Does JavaScript have a built in stringbuilder class?

Does JavaScript have a built in stringbuilder class?

I see a few code project solutions.
But is there a regular implementation in JavaScript?

Solutions/Answers:

Solution 1:

If you have to write code for Internet Explorer make sure you chose an implementation, which uses array joins. Concatenating strings with the + or += operator are extremely slow on IE. This is especially true for IE6. On modern browsers += is usually just as fast as array joins.

When I have to do lots of string concatenations I usually fill an array and don’t use a string builder class:

var html = [];
html.push(
  "<html>",
  "<body>",
  "bla bla bla",
  "</body>",
  "</html>"
);
return html.join("");

Note that the push methods accepts multiple arguments.

Solution 2:

I just rechecked the performance on http://jsperf.com/javascript-concat-vs-join/2.
The test-cases concatenate or join the alphabet 1,000 times.

In current browsers (FF, Opera, IE11, Chrome), “concat” is about 4-10 times faster than “join”.

In IE8, both return about equal results.

In IE7, “join” is about 100 times faster unfortunately.

Solution 3:

No, there is no built-in support for building strings. You have to use concatenation instead.

Related:  Why is null in JavaScript bigger than -1, less than 1, but not equal (==) to 0? What is it exactly then?

You can, of course, make an array of different parts of your string and then call join() on that array, but it then depends on how the join is implemented in the JavaScript interpreter you are using.

I made an experiment to compare the speed of str1+str2 method versus array.push(str1, str2).join() method. The code was simple:

var iIterations =800000;
var d1 = (new Date()).valueOf();
str1 = "";
for (var i = 0; i<iIterations; i++)
    str1 = str1 + Math.random().toString();
var d2 = (new Date()).valueOf();
log("Time (strings): " + (d2-d1));

var d3 = (new Date()).valueOf();
arr1 = [];
for (var i = 0; i<iIterations; i++)
    arr1.push(Math.random().toString());
var str2 = arr1.join("");
var d4 = (new Date()).valueOf();
log("Time (arrays): " + (d4-d3));

I tested it in Internet Explorer 8 and Firefox 3.5.5, both on a Windows 7 x64.

In the beginning I tested on small number of iterations (some hundred, some thousand items). The results were unpredictable (sometimes string concatenation took 0 milliseconds, sometimes it took 16 milliseconds, the same for array joining).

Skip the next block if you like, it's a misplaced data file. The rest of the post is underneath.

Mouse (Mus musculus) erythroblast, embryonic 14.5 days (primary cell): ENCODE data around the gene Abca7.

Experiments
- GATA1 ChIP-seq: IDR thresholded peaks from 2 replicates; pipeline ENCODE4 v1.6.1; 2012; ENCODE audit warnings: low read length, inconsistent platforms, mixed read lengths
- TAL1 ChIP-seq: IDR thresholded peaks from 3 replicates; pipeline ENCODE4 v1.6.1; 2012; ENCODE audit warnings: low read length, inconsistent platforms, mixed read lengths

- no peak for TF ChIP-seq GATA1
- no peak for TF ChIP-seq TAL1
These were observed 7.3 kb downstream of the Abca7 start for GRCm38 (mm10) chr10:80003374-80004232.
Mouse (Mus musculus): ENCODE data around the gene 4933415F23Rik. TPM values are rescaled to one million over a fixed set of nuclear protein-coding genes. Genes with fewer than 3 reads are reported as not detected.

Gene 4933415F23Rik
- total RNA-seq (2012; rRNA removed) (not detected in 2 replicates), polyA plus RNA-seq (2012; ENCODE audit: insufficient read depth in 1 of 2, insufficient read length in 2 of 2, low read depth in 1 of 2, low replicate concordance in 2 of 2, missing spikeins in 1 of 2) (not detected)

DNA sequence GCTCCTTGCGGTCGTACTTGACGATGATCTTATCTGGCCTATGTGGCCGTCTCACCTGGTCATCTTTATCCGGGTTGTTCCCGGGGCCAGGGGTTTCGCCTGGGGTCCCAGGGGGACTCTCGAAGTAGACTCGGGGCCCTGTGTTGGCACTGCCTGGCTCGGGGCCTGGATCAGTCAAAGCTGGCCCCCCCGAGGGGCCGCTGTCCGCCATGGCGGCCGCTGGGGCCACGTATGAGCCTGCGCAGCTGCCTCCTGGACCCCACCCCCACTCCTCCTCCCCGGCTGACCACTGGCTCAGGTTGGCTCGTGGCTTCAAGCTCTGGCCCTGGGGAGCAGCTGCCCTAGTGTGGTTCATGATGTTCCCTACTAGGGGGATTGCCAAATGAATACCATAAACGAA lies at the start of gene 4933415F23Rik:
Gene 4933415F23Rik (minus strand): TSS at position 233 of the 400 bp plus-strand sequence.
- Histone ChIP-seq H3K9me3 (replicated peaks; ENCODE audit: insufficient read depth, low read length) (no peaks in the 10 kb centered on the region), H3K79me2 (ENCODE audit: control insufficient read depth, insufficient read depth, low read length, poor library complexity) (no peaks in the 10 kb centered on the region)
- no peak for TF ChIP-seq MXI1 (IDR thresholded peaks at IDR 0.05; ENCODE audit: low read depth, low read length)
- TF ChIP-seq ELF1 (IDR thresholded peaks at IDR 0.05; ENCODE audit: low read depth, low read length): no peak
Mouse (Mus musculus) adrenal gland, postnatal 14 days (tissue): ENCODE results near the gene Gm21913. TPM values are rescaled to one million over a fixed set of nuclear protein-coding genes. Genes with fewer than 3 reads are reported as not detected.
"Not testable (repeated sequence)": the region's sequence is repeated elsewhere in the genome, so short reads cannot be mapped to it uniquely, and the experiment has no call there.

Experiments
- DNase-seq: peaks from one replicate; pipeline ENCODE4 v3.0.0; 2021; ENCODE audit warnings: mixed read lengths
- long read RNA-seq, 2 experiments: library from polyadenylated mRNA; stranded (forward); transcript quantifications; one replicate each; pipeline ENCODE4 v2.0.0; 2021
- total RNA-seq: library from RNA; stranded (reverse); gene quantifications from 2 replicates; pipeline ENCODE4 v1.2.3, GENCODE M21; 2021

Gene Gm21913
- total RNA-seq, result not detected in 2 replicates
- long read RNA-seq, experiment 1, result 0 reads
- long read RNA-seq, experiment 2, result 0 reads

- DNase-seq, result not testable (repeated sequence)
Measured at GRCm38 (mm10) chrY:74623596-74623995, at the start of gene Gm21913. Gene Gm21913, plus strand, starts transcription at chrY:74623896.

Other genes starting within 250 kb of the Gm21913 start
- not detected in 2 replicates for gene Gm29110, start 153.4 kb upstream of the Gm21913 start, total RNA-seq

When I increased the count to 50,000, the results were different in different browsers – in Internet Explorer the string concatenation was faster (94 milliseconds) and join was slower(125 milliseconds), while in Firefox the array join was faster (113 milliseconds) than string joining (117 milliseconds).

Related:  Is there a functionality in JavaScript to convert values into specific locale formats?

Then I increased the count to 500’000. Now the array.join() was slower than string concatenation in both browsers: string concatenation was 937 ms in Internet Explorer, 1155 ms in Firefox, array join 1265 in Internet Explorer, and 1207 ms in Firefox.

The maximum iteration count I could test in Internet Explorer without having “the script is taking too long to execute” was 850,000. Then Internet Explorer was 1593 for string concatenation and 2046 for array join, and Firefox had 2101 for string concatenation and 2249 for array join.

Results – if the number of iterations is small, you can try to use array.join(), as it might be faster in Firefox. When the number increases, the string1+string2 method is faster.

UPDATE

I performed the test on Internet Explorer 6 (Windows XP). The process stopped to respond immediately and never ended, if I tried the test on more than 100,000 iterations.
On 40,000 iterations the results were

Time (strings): 59175 ms
Time (arrays): 220 ms

This means – if you need to support Internet Explorer 6, choose array.join() which is way faster than string concatenation.

Related:  Why do many sites minify CSS and JavaScript but not HTML? [duplicate]

Solution 4:

The ECMAScript 6 version (aka ECMAScript 2015) of JavaScript introduced string literals.

var classType = "stringbuilder";
var q = `Does JavaScript have a built-in ${classType} class?`;

Notice that back-ticks, instead of single quotes, enclose the string.

Solution 5:

That code looks like the route you want to take with a few changes.

You’ll want to change the append method to look like this. I’ve changed it to accept the number 0, and to make it return this so you can chain your appends.

StringBuilder.prototype.append = function (value) {
    if (value || value === 0) {
        this.strings.push(value);
    }
    return this;
}

Solution 6:

In C# you can do something like

 String.Format("hello {0}, your age is {1}.",  "John",  29) 

In JavaScript you could do something like

 var x = "hello {0}, your age is {1}";
 x = x.replace(/\{0\}/g, "John");
 x = x.replace(/\{1\}/g, 29);